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Footprints of last dinosaurs on UK soil found close to white cliffs of Dover

·3-min read

Scientists have discovered footprints of the last of the dinosaurs to have walked on UK soil 110 million years ago close to the white cliffs of Dover.

The prints were discovered in the cliffs and the foreshore of Folkestone, Kent, after stormy conditions exposed new fossils in the area.

They are believed to have been left behind by ankylosaurs, rugged-looking armoured dinosaurs which were like living tanks; theropods, three-toed flesh-eating dinosaurs like the tyrannosaurus rex; and ornithopods, plant-eating “bird-hipped” dinosaurs so-called because of their pelvic structure being similar to birds.

A tridactyl dinosaur footprint now on display at Folkestone Museum (University of Portsmouth/PA)
A tridactyl dinosaur footprint now on display at Folkestone Museum (University of Portsmouth/PA)

David Martill, professor of palaeobiology at the University of Portsmouth, said: “This is the first time dinosaur footprints have been found in strata known as the ‘Folkestone Formation’ and it’s quite an extraordinary discovery because these dinosaurs would have been the last to roam in this country before becoming extinct.

“They were walking around close to where the white cliffs of Dover are now – next time you’re on a ferry and you see those magnificent cliffs just imagine that.”

The find was made by Philip Hadland, collections and engagement curator at the Hastings Museum and Art Gallery.

He said: “Back in 2011, I came across unusual impressions in the rock formation at Folkestone. They seemed to be repeating and all I could think was they might be footprints.

“This was at odds with what most geologists say about the rocks here, but I went looking for more footprints and as the tides revealed more by erosion, I found even better ones.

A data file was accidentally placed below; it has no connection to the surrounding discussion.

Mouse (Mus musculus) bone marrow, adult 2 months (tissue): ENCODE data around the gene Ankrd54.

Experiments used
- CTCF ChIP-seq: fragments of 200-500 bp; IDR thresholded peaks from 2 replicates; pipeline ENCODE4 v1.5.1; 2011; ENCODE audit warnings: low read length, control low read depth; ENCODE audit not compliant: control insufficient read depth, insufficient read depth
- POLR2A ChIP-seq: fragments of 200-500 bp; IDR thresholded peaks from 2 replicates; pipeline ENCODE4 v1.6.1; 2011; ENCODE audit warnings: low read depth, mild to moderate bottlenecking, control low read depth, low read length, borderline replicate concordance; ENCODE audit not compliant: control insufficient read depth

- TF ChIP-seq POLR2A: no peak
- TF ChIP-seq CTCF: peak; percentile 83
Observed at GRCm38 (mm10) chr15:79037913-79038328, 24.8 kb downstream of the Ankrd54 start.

Phil Hadland and the trackway of dinosaur footprints (University of Portsmouth/PA)
Phil Hadland and the trackway of dinosaur footprints (University of Portsmouth/PA)

“More work was needed to convince the scientific community of their validity, so I teamed up with experts at the University of Portsmouth to verify what I’d found.”

Most of the findings are isolated footprints but one discovery comprises six footprints – making a “trackway”, which is more than one consecutive print from the same animal.

This trackway of prints is similar in size to an elephant footprint and has been identified as likely to be an ornithopodichnus, of which similar but smaller-sized footprints have been found in China from the same time period.

The largest footprint found – measuring 80cm in width and 65cm in length – has been identified as belonging to an iguanodon-like dinosaur.

Iguanodons were also plant-eaters, grew up to 10 metres long and walked on both two legs or on all fours.

Prof Martill said: “To find such an array of species in one place is fascinating. These dinosaurs probably took advantage of the tidal exposures on coastal foreshores, perhaps foraging for food or taking advantage of clear migration routes.”

Mr Hadland added: “Aside from finding that dinosaurs went to the seaside just like their modern relatives the birds, we have also found new evidence that changes the interpretation of the geology of the Folkestone Formation strata.

“It just goes to show that what has been previously published about the geology of an area isn’t always correct and new insights can be made.

“There is also the potential for almost anyone to make a discovery that adds to scientific knowledge from publicly accessible geological sites.”

The paper is published in Proceedings Of The Geologists’ Association and some of the footprints are currently on display at Folkestone Museum.

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